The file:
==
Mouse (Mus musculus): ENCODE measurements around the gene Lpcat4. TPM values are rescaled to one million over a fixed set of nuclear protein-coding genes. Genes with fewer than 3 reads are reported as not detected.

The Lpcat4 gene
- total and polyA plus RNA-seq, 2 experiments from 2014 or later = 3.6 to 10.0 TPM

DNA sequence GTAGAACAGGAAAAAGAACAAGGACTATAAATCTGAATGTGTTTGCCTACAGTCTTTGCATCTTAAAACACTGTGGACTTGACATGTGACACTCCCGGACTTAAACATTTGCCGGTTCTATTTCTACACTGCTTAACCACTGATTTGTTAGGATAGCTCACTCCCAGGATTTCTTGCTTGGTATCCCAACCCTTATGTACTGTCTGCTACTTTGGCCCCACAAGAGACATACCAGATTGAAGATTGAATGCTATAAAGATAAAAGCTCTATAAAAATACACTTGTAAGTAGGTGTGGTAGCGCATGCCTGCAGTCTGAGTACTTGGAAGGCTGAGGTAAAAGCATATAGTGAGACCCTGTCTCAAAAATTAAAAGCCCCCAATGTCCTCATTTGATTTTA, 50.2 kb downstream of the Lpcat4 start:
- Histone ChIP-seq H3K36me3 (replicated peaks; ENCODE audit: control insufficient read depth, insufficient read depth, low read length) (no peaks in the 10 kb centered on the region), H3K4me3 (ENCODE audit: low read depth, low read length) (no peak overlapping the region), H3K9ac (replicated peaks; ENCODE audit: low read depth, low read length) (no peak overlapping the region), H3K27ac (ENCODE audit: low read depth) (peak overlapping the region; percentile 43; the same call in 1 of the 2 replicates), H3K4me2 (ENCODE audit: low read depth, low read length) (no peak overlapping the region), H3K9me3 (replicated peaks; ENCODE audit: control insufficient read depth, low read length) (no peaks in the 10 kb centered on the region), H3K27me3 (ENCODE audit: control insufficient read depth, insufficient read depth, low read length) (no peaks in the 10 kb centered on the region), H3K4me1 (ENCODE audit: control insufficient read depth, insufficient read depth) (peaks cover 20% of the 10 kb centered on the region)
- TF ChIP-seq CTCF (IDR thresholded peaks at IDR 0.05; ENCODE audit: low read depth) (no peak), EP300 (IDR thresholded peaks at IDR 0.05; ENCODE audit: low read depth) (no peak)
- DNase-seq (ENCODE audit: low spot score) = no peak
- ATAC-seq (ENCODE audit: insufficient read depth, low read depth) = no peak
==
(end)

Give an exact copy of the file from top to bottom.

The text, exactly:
Mouse (Mus musculus): ENCODE measurements around the gene Lpcat4. TPM values are rescaled to one million over a fixed set of nuclear protein-coding genes. Genes with fewer than 3 reads are reported as not detected.

The Lpcat4 gene
- total and polyA plus RNA-seq, 2 experiments from 2014 or later = 3.6 to 10.0 TPM

DNA sequence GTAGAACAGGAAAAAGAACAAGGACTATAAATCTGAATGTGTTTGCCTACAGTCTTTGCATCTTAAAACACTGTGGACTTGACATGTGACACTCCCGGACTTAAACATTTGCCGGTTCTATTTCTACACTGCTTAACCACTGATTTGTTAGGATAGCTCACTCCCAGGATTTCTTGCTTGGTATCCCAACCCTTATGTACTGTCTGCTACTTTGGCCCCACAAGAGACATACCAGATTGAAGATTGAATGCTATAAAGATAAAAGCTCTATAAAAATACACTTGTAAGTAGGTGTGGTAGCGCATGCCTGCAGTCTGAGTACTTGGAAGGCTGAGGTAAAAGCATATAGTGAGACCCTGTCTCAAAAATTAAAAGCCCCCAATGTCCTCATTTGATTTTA, 50.2 kb downstream of the Lpcat4 start:
- Histone ChIP-seq H3K36me3 (replicated peaks; ENCODE audit: control insufficient read depth, insufficient read depth, low read length) (no peaks in the 10 kb centered on the region), H3K4me3 (ENCODE audit: low read depth, low read length) (no peak overlapping the region), H3K9ac (replicated peaks; ENCODE audit: low read depth, low read length) (no peak overlapping the region), H3K27ac (ENCODE audit: low read depth) (peak overlapping the region; percentile 43; the same call in 1 of the 2 replicates), H3K4me2 (ENCODE audit: low read depth, low read length) (no peak overlapping the region), H3K9me3 (replicated peaks; ENCODE audit: control insufficient read depth, low read length) (no peaks in the 10 kb centered on the region), H3K27me3 (ENCODE audit: control insufficient read depth, insufficient read depth, low read length) (no peaks in the 10 kb centered on the region), H3K4me1 (ENCODE audit: control insufficient read depth, insufficient read depth) (peaks cover 20% of the 10 kb centered on the region)
- TF ChIP-seq CTCF (IDR thresholded peaks at IDR 0.05; ENCODE audit: low read depth) (no peak), EP300 (IDR thresholded peaks at IDR 0.05; ENCODE audit: low read depth) (no peak)
- DNase-seq (ENCODE audit: low spot score) = no peak
- ATAC-seq (ENCODE audit: insufficient read depth, low read depth) = no peak